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Joseph Kaminski

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June 29, 2017

The History of America: Slavery Economics

In the last post, we discussed the creation of New York and Pennsylvania. If you’d like to read this series in chronological order, you can check out the History of America archives. Today we discuss slavery economics and the concept of “freedom” in Early America.

There is no worse mistake that anyone can make in any European history class then to believe that, or at least assume, that the “average” European classes were the people racing over to America; landing serenely on the shores and proceeding to do normal, everyday European tasks in their new European lifestyles. In fact, if you remember, the first Europeans interested in coming over to America were crackpots, looking for gold or the northwest passage. Well, those dreams became like myths to Europeans very quickly, and the people turned their attention to freedom.

But, here’s when the first major question pops up. What is freedom? The freedom to do what, exactly? As we discussed in past posts, America was in the middle of this smoke cloud at the time. There was this absence of restraint in North America, as nobody in Europe at the time cared enough or was close enough to want to watch the citizens and make sure they stay in their place.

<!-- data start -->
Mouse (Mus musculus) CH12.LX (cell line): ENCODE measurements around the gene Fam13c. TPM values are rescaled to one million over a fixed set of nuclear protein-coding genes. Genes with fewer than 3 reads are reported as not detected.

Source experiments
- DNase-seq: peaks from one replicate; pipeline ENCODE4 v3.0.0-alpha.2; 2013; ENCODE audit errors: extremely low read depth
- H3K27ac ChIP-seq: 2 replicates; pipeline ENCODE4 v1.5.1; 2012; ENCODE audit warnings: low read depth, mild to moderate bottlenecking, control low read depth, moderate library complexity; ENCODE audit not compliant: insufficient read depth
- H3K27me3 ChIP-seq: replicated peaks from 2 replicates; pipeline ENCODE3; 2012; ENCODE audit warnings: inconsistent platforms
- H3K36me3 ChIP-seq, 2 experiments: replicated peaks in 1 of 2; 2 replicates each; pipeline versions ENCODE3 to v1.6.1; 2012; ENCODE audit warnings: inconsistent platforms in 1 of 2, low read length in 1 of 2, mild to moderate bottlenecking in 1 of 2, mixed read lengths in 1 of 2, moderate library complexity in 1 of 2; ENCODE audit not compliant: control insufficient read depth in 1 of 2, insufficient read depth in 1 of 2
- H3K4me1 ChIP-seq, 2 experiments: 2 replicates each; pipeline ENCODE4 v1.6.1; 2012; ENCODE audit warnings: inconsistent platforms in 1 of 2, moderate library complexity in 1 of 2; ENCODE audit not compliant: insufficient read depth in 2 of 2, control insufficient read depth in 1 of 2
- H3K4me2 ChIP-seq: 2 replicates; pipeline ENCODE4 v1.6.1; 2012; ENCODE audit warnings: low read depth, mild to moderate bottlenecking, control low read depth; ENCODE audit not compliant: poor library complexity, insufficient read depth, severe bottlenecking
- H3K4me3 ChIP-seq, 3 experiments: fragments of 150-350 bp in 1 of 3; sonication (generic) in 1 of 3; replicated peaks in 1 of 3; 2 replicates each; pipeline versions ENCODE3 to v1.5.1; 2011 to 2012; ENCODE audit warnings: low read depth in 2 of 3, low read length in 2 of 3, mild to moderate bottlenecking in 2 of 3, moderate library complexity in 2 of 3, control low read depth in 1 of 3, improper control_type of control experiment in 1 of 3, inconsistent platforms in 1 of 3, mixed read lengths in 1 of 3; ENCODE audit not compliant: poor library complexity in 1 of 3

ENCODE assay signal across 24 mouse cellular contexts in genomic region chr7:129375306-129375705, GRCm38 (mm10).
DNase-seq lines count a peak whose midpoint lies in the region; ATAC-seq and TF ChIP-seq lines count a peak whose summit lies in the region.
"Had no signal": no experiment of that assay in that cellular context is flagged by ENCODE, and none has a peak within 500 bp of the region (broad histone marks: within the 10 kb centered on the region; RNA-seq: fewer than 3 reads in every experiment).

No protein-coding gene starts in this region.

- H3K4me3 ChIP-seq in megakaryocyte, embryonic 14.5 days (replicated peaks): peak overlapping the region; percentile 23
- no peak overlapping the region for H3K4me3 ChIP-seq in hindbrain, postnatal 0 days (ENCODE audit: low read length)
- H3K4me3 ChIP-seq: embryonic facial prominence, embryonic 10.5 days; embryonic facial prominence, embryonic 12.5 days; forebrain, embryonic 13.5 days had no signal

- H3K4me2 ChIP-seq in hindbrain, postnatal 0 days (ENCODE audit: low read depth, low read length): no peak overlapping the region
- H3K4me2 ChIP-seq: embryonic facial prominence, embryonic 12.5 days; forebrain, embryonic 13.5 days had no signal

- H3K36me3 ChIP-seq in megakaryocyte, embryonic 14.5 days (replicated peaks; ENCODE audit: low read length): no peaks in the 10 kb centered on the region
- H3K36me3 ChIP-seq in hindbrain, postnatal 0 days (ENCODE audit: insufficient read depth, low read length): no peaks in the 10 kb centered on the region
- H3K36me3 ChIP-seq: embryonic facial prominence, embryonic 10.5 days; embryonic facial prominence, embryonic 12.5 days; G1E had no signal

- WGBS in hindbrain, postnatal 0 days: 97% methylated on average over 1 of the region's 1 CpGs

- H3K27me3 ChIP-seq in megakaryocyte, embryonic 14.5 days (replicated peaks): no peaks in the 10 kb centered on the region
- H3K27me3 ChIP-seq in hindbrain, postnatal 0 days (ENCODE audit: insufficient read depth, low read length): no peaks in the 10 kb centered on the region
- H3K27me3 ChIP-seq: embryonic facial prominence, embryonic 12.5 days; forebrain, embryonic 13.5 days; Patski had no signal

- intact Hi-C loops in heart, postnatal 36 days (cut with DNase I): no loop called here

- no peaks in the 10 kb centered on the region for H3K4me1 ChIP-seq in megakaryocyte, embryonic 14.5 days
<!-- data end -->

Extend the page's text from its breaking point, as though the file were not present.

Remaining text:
Three kinds of people moved to America. For starters, you have people like William Clairborne (1587- 1677), who set up his own trading island in the Chesapeake Bay in 1631. He set up a makeshift navy to protect his little island from the Lord Baltimore’s claim of Maryland.  Then, you had people like the radical religious people of New England. And finally, you have the idealists. The near anarchists and religious “nutcases” such as Penn and Winthrop, whom we’ve discussed before.

So, if one wants to claim that normal civilians of Europe moved to America, it’s easy to refute. Englishmen of higher class and standard didn’t wish to move to the New World. The unskilled people, the criminals and the religious people who didn’t wish to be persecuted, moved to America in pursuit of this freedom. Even the Puritan colonies, the ones that were formed purely due to religion, were full of these rascals and criminals.

These people of the New World needed some sort of law, and eventually created legislatures. A government without a crown! They didn’t understand even the slightest of English governmental ideas, but somehow, they were there. They created laws, and passed around three bills a year. These unskilled men created small councils, miniature versions of parliament to raise militias and pass American laws. Freedom starts to become a staple of American life.